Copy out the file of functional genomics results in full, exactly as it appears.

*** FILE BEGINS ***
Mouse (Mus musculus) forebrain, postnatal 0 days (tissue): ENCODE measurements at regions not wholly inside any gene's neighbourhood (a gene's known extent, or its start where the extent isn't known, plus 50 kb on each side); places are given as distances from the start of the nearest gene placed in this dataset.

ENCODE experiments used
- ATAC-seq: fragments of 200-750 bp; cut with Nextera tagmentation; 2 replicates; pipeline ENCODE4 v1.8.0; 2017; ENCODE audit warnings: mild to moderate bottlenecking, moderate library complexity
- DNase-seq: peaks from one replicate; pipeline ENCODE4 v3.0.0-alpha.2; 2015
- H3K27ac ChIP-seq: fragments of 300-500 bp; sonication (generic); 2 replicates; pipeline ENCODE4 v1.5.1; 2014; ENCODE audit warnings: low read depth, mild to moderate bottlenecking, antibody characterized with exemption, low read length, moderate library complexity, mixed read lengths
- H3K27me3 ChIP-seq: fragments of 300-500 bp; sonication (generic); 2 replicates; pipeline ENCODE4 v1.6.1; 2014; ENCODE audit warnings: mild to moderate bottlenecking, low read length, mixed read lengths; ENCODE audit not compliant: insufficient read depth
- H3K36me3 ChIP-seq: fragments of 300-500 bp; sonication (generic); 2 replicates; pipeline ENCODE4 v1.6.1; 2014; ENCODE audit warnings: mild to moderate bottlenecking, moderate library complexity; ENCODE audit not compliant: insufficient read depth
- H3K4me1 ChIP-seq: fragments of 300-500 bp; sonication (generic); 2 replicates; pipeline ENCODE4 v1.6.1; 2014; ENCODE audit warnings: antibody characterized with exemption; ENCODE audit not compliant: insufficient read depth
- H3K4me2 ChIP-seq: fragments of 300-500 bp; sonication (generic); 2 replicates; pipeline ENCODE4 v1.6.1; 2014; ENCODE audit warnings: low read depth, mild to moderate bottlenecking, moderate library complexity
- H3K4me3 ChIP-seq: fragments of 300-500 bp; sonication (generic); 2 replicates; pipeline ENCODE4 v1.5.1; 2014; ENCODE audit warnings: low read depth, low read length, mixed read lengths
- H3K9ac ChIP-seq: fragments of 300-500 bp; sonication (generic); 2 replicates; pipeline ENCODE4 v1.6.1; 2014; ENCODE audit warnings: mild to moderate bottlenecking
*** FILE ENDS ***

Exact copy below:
Mouse (Mus musculus) forebrain, postnatal 0 days (tissue): ENCODE measurements at regions not wholly inside any gene's neighbourhood (a gene's known extent, or its start where the extent isn't known, plus 50 kb on each side); places are given as distances from the start of the nearest gene placed in this dataset.

ENCODE experiments used
- ATAC-seq: fragments of 200-750 bp; cut with Nextera tagmentation; 2 replicates; pipeline ENCODE4 v1.8.0; 2017; ENCODE audit warnings: mild to moderate bottlenecking, moderate library complexity
- DNase-seq: peaks from one replicate; pipeline ENCODE4 v3.0.0-alpha.2; 2015
- H3K27ac ChIP-seq: fragments of 300-500 bp; sonication (generic); 2 replicates; pipeline ENCODE4 v1.5.1; 2014; ENCODE audit warnings: low read depth, mild to moderate bottlenecking, antibody characterized with exemption, low read length, moderate library complexity, mixed read lengths
- H3K27me3 ChIP-seq: fragments of 300-500 bp; sonication (generic); 2 replicates; pipeline ENCODE4 v1.6.1; 2014; ENCODE audit warnings: mild to moderate bottlenecking, low read length, mixed read lengths; ENCODE audit not compliant: insufficient read depth
- H3K36me3 ChIP-seq: fragments of 300-500 bp; sonication (generic); 2 replicates; pipeline ENCODE4 v1.6.1; 2014; ENCODE audit warnings: mild to moderate bottlenecking, moderate library complexity; ENCODE audit not compliant: insufficient read depth
- H3K4me1 ChIP-seq: fragments of 300-500 bp; sonication (generic); 2 replicates; pipeline ENCODE4 v1.6.1; 2014; ENCODE audit warnings: antibody characterized with exemption; ENCODE audit not compliant: insufficient read depth
- H3K4me2 ChIP-seq: fragments of 300-500 bp; sonication (generic); 2 replicates; pipeline ENCODE4 v1.6.1; 2014; ENCODE audit warnings: low read depth, mild to moderate bottlenecking, moderate library complexity
- H3K4me3 ChIP-seq: fragments of 300-500 bp; sonication (generic); 2 replicates; pipeline ENCODE4 v1.5.1; 2014; ENCODE audit warnings: low read depth, low read length, mixed read lengths
- H3K9ac ChIP-seq: fragments of 300-500 bp; sonication (generic); 2 replicates; pipeline ENCODE4 v1.6.1; 2014; ENCODE audit warnings: mild to moderate bottlenecking